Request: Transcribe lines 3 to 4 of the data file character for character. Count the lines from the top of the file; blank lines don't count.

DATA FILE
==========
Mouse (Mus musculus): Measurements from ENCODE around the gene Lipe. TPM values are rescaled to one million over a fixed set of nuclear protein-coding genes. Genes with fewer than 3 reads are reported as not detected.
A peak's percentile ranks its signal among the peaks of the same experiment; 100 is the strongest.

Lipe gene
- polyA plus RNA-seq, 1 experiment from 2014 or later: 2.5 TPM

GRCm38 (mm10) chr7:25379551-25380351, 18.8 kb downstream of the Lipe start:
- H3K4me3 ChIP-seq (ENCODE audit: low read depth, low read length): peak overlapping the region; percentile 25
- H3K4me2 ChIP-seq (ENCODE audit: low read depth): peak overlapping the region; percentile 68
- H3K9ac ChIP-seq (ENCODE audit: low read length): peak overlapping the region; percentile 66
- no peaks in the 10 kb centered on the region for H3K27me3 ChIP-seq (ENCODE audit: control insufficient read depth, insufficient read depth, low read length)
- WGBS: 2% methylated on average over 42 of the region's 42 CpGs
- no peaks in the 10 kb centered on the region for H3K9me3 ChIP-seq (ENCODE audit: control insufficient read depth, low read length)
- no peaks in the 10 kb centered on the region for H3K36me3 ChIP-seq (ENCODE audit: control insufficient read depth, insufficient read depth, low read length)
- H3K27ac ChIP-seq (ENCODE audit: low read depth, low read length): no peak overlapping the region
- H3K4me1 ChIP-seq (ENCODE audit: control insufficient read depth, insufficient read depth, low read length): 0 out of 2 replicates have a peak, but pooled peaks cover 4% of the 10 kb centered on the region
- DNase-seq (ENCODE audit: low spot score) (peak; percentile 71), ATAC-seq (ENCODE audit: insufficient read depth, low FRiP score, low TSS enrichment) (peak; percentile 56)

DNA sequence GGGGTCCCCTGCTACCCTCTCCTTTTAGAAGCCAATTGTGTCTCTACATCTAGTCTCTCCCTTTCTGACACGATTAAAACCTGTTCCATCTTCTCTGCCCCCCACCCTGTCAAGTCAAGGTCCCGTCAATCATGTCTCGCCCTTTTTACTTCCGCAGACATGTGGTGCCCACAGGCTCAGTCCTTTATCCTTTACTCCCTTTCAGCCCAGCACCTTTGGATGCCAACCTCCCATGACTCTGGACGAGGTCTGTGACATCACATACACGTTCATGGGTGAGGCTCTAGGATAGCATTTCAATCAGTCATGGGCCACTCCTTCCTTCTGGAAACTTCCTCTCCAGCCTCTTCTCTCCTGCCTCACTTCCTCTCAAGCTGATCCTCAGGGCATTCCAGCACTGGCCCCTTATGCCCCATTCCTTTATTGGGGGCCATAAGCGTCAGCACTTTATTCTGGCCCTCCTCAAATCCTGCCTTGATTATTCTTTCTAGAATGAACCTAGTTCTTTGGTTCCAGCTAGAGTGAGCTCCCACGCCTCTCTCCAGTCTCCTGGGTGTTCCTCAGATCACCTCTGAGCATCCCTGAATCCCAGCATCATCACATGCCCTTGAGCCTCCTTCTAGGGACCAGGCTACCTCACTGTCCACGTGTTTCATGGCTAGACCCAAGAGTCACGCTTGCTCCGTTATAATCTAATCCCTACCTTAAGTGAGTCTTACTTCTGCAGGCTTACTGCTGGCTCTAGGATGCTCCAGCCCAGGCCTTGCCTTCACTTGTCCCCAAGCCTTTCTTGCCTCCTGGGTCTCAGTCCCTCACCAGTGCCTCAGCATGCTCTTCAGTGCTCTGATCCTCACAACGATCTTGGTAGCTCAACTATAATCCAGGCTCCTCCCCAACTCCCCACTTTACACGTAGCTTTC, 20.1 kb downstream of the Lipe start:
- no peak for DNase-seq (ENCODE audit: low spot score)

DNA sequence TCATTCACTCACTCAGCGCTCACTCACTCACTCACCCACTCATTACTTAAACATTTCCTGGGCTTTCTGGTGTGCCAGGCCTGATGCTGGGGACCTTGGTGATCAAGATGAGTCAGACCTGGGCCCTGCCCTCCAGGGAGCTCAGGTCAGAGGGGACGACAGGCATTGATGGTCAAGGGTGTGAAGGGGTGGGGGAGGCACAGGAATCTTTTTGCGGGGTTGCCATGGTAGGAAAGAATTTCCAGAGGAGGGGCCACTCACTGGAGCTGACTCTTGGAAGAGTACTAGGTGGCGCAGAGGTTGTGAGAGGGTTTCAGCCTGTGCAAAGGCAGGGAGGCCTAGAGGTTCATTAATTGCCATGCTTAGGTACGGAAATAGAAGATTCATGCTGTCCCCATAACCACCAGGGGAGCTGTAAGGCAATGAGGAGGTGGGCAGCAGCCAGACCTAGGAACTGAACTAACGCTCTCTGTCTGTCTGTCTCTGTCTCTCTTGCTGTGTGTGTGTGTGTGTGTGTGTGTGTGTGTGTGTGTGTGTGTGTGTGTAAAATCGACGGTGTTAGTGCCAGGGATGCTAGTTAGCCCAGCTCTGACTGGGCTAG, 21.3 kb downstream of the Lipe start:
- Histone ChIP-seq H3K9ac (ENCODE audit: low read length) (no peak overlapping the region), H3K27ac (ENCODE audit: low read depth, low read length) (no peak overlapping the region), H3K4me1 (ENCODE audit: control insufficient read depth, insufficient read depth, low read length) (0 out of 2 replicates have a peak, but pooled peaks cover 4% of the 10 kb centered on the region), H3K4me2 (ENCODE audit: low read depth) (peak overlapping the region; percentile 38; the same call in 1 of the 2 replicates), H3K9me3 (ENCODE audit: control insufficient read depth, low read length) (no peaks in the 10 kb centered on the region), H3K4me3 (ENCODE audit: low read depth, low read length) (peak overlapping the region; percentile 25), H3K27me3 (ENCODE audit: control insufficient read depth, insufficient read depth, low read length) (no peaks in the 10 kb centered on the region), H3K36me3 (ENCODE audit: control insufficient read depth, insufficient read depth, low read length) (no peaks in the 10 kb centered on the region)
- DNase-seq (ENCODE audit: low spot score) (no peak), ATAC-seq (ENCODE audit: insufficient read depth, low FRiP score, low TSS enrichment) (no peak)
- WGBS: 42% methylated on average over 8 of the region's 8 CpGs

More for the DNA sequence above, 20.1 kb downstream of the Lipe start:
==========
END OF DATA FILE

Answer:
Lipe gene
- polyA plus RNA-seq, 1 experiment from 2014 or later: 2.5 TPM